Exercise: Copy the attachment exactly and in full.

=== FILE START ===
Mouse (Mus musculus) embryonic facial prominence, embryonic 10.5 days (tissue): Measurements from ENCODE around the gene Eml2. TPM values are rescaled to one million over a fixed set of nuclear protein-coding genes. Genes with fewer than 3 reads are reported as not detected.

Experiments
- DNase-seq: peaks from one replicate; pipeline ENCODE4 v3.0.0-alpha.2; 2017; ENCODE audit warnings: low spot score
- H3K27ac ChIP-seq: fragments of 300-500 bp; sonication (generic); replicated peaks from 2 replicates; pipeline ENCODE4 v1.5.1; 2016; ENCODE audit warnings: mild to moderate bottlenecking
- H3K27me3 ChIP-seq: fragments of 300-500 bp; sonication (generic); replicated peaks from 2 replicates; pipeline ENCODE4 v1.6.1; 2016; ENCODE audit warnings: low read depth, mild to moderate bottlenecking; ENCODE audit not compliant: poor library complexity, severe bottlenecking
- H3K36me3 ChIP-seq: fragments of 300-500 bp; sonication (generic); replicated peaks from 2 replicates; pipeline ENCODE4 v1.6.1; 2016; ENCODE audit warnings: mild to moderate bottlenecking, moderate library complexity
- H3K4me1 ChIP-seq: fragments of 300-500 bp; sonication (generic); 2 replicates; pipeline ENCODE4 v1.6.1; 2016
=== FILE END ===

Mouse (Mus musculus) embryonic facial prominence, embryonic 10.5 days (tissue): Measurements from ENCODE around the gene Eml2. TPM values are rescaled to one million over a fixed set of nuclear protein-coding genes. Genes with fewer than 3 reads are reported as not detected.

Experiments
- DNase-seq: peaks from one replicate; pipeline ENCODE4 v3.0.0-alpha.2; 2017; ENCODE audit warnings: low spot score
- H3K27ac ChIP-seq: fragments of 300-500 bp; sonication (generic); replicated peaks from 2 replicates; pipeline ENCODE4 v1.5.1; 2016; ENCODE audit warnings: mild to moderate bottlenecking
- H3K27me3 ChIP-seq: fragments of 300-500 bp; sonication (generic); replicated peaks from 2 replicates; pipeline ENCODE4 v1.6.1; 2016; ENCODE audit warnings: low read depth, mild to moderate bottlenecking; ENCODE audit not compliant: poor library complexity, severe bottlenecking
- H3K36me3 ChIP-seq: fragments of 300-500 bp; sonication (generic); replicated peaks from 2 replicates; pipeline ENCODE4 v1.6.1; 2016; ENCODE audit warnings: mild to moderate bottlenecking, moderate library complexity
- H3K4me1 ChIP-seq: fragments of 300-500 bp; sonication (generic); 2 replicates; pipeline ENCODE4 v1.6.1; 2016